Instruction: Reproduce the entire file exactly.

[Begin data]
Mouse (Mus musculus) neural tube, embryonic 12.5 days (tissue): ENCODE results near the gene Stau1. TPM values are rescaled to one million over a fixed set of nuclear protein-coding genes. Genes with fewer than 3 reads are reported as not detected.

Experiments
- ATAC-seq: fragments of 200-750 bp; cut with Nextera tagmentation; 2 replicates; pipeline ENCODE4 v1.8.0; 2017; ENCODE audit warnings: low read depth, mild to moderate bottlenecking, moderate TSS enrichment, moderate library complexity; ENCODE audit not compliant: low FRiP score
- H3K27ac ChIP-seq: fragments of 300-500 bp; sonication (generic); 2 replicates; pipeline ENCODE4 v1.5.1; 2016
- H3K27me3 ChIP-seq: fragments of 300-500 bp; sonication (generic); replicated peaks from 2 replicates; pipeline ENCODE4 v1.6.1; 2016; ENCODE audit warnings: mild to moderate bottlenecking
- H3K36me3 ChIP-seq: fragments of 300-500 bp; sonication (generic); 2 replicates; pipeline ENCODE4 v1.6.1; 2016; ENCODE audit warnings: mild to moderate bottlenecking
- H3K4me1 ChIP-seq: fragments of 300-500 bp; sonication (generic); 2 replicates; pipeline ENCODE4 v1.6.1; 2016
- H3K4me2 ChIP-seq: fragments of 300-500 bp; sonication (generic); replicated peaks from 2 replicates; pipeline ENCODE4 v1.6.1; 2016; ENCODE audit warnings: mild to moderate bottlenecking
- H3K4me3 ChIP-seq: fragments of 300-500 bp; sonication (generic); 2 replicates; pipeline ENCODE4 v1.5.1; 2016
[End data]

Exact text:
Mouse (Mus musculus) neural tube, embryonic 12.5 days (tissue): ENCODE results near the gene Stau1. TPM values are rescaled to one million over a fixed set of nuclear protein-coding genes. Genes with fewer than 3 reads are reported as not detected.

Experiments
- ATAC-seq: fragments of 200-750 bp; cut with Nextera tagmentation; 2 replicates; pipeline ENCODE4 v1.8.0; 2017; ENCODE audit warnings: low read depth, mild to moderate bottlenecking, moderate TSS enrichment, moderate library complexity; ENCODE audit not compliant: low FRiP score
- H3K27ac ChIP-seq: fragments of 300-500 bp; sonication (generic); 2 replicates; pipeline ENCODE4 v1.5.1; 2016
- H3K27me3 ChIP-seq: fragments of 300-500 bp; sonication (generic); replicated peaks from 2 replicates; pipeline ENCODE4 v1.6.1; 2016; ENCODE audit warnings: mild to moderate bottlenecking
- H3K36me3 ChIP-seq: fragments of 300-500 bp; sonication (generic); 2 replicates; pipeline ENCODE4 v1.6.1; 2016; ENCODE audit warnings: mild to moderate bottlenecking
- H3K4me1 ChIP-seq: fragments of 300-500 bp; sonication (generic); 2 replicates; pipeline ENCODE4 v1.6.1; 2016
- H3K4me2 ChIP-seq: fragments of 300-500 bp; sonication (generic); replicated peaks from 2 replicates; pipeline ENCODE4 v1.6.1; 2016; ENCODE audit warnings: mild to moderate bottlenecking
- H3K4me3 ChIP-seq: fragments of 300-500 bp; sonication (generic); 2 replicates; pipeline ENCODE4 v1.5.1; 2016